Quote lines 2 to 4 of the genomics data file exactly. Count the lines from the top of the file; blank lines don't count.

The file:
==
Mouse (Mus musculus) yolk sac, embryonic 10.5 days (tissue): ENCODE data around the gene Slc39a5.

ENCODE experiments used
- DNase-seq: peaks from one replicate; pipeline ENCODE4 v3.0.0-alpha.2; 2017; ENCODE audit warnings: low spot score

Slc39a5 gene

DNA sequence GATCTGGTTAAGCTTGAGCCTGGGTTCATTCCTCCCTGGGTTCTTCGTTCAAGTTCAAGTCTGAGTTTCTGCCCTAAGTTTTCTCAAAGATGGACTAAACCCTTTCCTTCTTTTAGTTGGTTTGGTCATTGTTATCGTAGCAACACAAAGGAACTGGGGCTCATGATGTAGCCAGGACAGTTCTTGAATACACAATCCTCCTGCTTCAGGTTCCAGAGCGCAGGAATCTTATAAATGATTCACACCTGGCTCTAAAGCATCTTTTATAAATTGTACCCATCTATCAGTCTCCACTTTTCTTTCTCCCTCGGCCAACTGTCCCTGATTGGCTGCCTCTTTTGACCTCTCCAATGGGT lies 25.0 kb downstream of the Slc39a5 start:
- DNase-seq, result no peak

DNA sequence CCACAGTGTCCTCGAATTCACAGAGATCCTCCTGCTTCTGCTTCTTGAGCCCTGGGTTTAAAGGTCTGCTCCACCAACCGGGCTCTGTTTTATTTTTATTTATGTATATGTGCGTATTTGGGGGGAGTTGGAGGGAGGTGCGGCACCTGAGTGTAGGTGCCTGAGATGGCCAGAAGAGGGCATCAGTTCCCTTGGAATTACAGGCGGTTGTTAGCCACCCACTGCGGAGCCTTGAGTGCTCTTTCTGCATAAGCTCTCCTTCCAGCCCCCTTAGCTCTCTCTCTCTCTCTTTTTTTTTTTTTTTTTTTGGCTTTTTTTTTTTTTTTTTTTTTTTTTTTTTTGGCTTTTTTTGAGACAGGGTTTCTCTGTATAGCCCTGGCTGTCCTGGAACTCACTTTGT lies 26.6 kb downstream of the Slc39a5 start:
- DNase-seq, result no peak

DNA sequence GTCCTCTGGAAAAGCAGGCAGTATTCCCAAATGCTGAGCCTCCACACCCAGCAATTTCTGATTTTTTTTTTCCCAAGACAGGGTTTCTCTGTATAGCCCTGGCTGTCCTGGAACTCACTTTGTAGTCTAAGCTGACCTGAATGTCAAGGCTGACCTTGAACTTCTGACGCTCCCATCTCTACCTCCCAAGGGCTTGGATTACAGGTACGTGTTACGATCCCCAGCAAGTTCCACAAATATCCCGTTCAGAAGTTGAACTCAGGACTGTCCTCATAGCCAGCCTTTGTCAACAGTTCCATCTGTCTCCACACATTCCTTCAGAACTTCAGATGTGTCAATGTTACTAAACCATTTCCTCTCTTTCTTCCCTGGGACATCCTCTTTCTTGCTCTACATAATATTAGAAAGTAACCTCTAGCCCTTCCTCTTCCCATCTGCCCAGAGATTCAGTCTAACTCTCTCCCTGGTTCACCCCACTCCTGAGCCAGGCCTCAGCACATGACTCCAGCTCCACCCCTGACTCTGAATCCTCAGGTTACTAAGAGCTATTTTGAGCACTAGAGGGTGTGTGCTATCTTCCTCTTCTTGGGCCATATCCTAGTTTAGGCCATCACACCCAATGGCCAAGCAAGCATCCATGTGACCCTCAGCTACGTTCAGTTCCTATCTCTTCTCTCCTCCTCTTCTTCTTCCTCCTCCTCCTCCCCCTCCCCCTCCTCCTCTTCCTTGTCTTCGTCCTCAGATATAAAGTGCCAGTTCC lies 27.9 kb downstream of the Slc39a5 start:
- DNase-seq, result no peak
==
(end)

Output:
ENCODE experiments used
- DNase-seq: peaks from one replicate; pipeline ENCODE4 v3.0.0-alpha.2; 2017; ENCODE audit warnings: low spot score

Slc39a5 gene